Getting vaccinated three months – or even better, six months – after infection provides the best possible protection, she said. But adding a second shot offers almost no additional benefit over the first, nor do people who have been fully vaccinated and infected need a booster at this point.

"If you're naturally immune, get one dose," Gandhi said.

In a new study from the Rockefeller Institute in New York, researchers found that people who get vaccinated after catching COVID-19 may be protected against a wider range of variants than people who get vaccinated alone.

Still, said Theodora Hatziioannou, an author on the study, if you have to pick one, go with vaccination.

Shots, she said, lead to higher levels of neutralizing antibodies, naturally made substances that fight an infection. Neutralizing antibodies wane with time, so the more you start out with, the better.

"At five-six months post-vaccination or infection," she said, "the vaccinated participants had overall higher levels of neutralizing antibodies than the infected, including against variants."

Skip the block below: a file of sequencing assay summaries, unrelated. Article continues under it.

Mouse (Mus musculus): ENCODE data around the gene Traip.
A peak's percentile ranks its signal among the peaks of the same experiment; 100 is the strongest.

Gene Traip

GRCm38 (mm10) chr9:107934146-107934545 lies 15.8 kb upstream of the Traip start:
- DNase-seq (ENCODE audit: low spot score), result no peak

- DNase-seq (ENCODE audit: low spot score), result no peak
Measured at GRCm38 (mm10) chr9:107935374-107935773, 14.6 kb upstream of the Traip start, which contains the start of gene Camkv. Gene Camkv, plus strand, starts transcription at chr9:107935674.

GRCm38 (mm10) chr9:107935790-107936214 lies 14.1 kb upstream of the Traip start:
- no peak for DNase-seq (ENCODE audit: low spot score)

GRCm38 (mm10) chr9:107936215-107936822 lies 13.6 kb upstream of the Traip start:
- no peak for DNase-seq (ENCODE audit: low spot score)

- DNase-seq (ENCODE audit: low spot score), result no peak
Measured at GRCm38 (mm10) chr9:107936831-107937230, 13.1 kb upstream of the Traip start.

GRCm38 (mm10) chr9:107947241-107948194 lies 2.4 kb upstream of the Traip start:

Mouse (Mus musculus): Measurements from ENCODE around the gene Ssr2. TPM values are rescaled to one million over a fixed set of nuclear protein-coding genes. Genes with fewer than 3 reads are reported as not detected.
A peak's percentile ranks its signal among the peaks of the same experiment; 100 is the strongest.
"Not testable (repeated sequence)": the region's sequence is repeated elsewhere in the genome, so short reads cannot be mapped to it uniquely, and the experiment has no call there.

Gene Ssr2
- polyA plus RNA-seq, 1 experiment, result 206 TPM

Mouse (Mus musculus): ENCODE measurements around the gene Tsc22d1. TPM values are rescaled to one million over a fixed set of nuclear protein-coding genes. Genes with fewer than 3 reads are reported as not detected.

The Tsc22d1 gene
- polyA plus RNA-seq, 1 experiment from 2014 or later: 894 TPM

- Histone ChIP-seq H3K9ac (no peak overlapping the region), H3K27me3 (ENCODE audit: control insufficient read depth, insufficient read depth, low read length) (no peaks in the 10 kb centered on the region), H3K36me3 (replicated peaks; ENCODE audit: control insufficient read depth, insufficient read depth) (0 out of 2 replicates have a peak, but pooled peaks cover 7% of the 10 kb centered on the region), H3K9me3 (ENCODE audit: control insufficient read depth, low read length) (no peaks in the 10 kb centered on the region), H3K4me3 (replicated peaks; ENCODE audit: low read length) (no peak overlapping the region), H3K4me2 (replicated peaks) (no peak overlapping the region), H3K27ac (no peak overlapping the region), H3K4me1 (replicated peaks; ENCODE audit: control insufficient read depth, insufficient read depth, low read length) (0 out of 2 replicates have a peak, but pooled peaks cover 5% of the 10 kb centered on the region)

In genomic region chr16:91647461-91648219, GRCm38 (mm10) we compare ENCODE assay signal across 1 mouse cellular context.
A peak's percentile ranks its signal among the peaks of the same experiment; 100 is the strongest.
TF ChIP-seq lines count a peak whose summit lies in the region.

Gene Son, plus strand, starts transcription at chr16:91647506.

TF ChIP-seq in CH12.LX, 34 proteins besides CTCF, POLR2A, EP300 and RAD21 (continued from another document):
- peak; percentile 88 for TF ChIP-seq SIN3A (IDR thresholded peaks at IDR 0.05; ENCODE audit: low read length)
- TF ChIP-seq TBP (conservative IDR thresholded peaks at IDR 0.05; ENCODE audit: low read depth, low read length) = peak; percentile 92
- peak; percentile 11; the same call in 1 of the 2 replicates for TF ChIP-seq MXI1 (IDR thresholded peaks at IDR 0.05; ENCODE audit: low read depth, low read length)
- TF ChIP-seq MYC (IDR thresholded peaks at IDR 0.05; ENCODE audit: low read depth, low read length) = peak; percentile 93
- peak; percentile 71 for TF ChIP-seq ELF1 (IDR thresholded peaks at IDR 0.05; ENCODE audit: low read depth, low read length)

Unanswered questions
There are still open questions when it comes to natural immunity and the protection it affords.

It's not clear, for instance, how soon someone can get infected with COVID-19 a second time.

The CDC "is actively working to learn more about reinfection to inform public health action," according to spokesperson Kristen Nordlund. "This is a priority area of research for CDC."

For young, healthy people, an infection may provide 80% to 90% protection against a reinfection, she said. But in older adults and those who are immunocompromised, an infection may be less protective.

In Denmark, for instance, of nearly 12,000 people who tested positive during the first wave of coronavirus infections last year, more than 80% were protected in the second surge. But among those 65 and older, protection against repeat infection was only 47%. Protection didn't seem to fade over time.

Milder or asymptomatic infections may provide less protection than severe ones.

Unvaccinated people who had COVID-19 are more than twice as likely as fully vaccinated people to get COVID-19 again, Nordlund said.

Studies are still being done, she said, to better understand whether repeat infections are milder than initial ones.

"One would expect so," Hatziioannou said. "The immune responses developed during the first infection should offer some protection against severe symptoms the second time around."

But variants might make a difference. For example, she said, blood from people previously infected with the so-called beta coronavirus variant might not be able to fight the delta variant as well as people infected with the virus in its original form.